Calculating the police against citizen homicide rate

June 30, 2015

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by Edward Stringham

We hear of high profile cases of police killings, but few look at the larger picture of how often American citizens are killed by police. What is the rate at which police kill citizens and how does that compare to other homicide rates? Although official statistics have historically been scant, we now know that police killed 1,100 Americans in 2014 and 476 Americans in the first five months of 2015. Given that America has roughly 765,000 sworn police officers, that means the police-against-citizen kill rate is more than 145 per 100,000.

Let us put that into perspective. In most countries in Europe the national homicide rate is 1 per 100,000, so that means American police kill at 145 times the rate of the average European citizen. The two most violent countries in the world are Venezuela and Honduras with national homicide rates of 54 and 90 per 100,000. The U.S. government issues travel warnings stating: “The Department of State continues to warn U.S. citizens that the level of crime and violence in Honduras remains critically high” and “violent crime in Venezuela is pervasive.” If you are not comfortable vacationing in those countries, it is little wonder why so many Americans are uncomfortable with police who kill at more than 1.5 and 2.5 times the homicide rates of the two most violent countries.

Continue reading in my latest OpEd in the New York Daily News here.

4 Responses to “Calculating the police against citizen homicide rate”


  1. Important article. And CopBlock.org is an important website. The vaunted “rule of law” gives law enforcement agents “authority” to use whatever force they deem necessary to enforce all of the incomprehensible number of laws in this sad nation. A better solution than yours: Get rid of the rule of law, and with it government.


  2. Ed Stringham’s contains too much ignorance and deception to be taken seriously. Ignorance: for example, comparing the average “citizen kill rate” of an American police officer with that of an average European is an ignorant use of statistics. Very few European citizens are called to scenes of robberies in progress, asked to catch violent felons, etc. Similarly, the American populace is much better armed than the European populace — a good thing, but it also means that policing is likely to be more dangerous here than there. Making such confused inferences is ignorant.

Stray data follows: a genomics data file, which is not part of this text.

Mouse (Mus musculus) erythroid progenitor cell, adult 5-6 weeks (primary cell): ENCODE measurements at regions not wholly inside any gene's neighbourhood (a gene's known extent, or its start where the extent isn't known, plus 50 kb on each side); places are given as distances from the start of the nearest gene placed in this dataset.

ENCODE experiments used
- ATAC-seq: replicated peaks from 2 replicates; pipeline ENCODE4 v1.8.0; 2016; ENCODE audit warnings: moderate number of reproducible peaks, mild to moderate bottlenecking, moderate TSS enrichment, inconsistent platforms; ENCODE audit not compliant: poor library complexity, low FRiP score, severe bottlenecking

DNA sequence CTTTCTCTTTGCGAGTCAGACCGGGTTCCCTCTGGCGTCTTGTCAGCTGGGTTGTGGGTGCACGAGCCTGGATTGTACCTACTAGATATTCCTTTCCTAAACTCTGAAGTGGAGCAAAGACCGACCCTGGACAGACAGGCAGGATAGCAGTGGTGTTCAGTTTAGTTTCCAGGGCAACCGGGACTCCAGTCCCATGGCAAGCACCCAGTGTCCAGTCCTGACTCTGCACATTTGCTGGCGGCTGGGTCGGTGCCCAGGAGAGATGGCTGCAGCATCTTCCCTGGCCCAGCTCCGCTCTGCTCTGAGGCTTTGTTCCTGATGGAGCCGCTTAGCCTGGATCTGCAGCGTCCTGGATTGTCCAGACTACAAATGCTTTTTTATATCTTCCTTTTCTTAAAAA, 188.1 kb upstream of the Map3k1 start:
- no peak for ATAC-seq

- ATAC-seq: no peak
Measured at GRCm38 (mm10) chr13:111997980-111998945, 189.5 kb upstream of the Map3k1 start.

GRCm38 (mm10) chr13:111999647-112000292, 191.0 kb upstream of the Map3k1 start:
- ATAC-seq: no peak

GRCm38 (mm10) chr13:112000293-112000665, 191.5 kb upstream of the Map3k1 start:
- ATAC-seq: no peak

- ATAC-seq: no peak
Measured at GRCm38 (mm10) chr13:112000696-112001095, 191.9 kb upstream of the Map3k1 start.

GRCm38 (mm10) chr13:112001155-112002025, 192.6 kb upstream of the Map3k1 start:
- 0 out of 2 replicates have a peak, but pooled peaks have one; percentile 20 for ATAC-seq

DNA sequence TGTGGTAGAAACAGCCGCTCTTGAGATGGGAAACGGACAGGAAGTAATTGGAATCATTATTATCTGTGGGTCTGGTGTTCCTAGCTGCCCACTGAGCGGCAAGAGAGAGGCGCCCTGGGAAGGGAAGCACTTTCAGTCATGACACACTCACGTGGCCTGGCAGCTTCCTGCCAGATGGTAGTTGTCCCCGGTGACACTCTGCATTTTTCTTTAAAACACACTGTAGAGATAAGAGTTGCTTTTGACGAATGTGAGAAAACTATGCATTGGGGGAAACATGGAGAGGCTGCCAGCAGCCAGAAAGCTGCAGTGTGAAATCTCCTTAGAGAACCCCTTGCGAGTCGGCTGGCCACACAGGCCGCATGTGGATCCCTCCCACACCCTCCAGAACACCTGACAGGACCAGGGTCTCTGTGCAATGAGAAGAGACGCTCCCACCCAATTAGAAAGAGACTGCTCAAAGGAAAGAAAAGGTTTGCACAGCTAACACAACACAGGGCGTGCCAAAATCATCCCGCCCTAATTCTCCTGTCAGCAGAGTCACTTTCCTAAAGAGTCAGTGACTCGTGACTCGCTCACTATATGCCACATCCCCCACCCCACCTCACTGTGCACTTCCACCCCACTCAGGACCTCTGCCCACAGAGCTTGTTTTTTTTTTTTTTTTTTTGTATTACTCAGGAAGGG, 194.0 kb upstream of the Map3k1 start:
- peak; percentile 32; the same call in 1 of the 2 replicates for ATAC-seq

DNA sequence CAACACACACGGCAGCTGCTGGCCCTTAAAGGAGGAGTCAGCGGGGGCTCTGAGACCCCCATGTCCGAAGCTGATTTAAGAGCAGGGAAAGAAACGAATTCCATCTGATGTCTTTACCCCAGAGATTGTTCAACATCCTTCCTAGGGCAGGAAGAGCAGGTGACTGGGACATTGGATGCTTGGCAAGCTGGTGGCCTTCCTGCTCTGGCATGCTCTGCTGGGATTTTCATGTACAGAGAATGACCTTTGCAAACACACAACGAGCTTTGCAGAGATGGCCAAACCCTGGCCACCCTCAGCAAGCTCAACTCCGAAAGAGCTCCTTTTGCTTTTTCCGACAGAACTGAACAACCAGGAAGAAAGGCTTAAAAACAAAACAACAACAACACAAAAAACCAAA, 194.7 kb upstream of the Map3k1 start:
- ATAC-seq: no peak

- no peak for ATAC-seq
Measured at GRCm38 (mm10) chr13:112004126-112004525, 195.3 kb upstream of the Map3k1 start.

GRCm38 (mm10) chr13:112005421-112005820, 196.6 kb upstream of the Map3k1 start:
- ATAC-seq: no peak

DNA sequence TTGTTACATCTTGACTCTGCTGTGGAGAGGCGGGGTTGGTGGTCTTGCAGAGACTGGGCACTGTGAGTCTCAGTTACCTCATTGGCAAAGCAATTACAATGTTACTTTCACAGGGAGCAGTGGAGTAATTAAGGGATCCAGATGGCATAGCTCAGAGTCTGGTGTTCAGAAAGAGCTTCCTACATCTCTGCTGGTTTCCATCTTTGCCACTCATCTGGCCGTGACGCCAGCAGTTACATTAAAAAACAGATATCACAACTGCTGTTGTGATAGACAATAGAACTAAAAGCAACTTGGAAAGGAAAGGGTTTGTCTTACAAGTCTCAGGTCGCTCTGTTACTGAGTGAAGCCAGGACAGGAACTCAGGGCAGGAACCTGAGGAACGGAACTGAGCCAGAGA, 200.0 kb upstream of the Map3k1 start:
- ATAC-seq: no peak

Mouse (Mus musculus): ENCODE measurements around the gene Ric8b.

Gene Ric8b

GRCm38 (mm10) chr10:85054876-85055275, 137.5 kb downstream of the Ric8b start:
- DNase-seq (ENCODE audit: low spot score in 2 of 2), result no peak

Deceptive: Michael Brown was not shot for stealing cigars. He was shot for repeatedly assaulting a police officer who was completely justified in trying to arrest him. Had Brown succeeded in getting Officer Wilson’s firearm, Wilson would have been murdered. The shooting of Brown was certainly justified. For Stringham to claim Brown was shot for stealing cigars is deceptive and dishonest.

    Similarly, Freddie Gray apparently injured himself; certainly it has not been established that the police killed him, as Stringham suggests. Police did not kill Eric Garner — he was restrained while resisting arrest; his poor health could not handle the stress. Hence the grand jury decision to not indict.

    Stringham knows, or should know, all this, and is deceiving the reader by repeating untruths originated by race hustlers and leftists.

    But worse, if successful, the left’s campaign against the police is not going to lead to useful reforms of policing, but rather to increased federal control over what should be state and local agencies. That’s not a good thing for liberty, and it is unfortunate so many libertarians are blindly contributing to it.

  3. Shoehorn z Says:

    Charles

    That is a blatant apologetic for police brutality. If any person did any of those things, you would get upset and call them out on it. But just cause they are wearing a badge, and spout off an euphemism or two, you give them free pass and rationalize all the beatings and atrocities begotten by your beloved police

  4. Pat Says:

    Wow this article was very interesting to read because we still live in a world where the police cannot fully trusted. Now with this information, I feel like should be worried about seeing a policeman in public than feel protected by him or her. Those statistics you gave almost made me feel enraged because I cannot believe that police would kill that many of our citizens.

    Since the U.S. government has to issue travel warnings, this could potentially hurt our economy. Tourists would try to avoid coming here because they would feel unsafe. Even immigrants might try to avoid the U.S. Our supply of people coming in will start to dwindle and our consumption rate will slowly fall. Jobs will start to have issues with no one to employ in unskilled jobs. I hope these statistics can be reached every where so the government can change how police law enforcement works in dealing with citizens.


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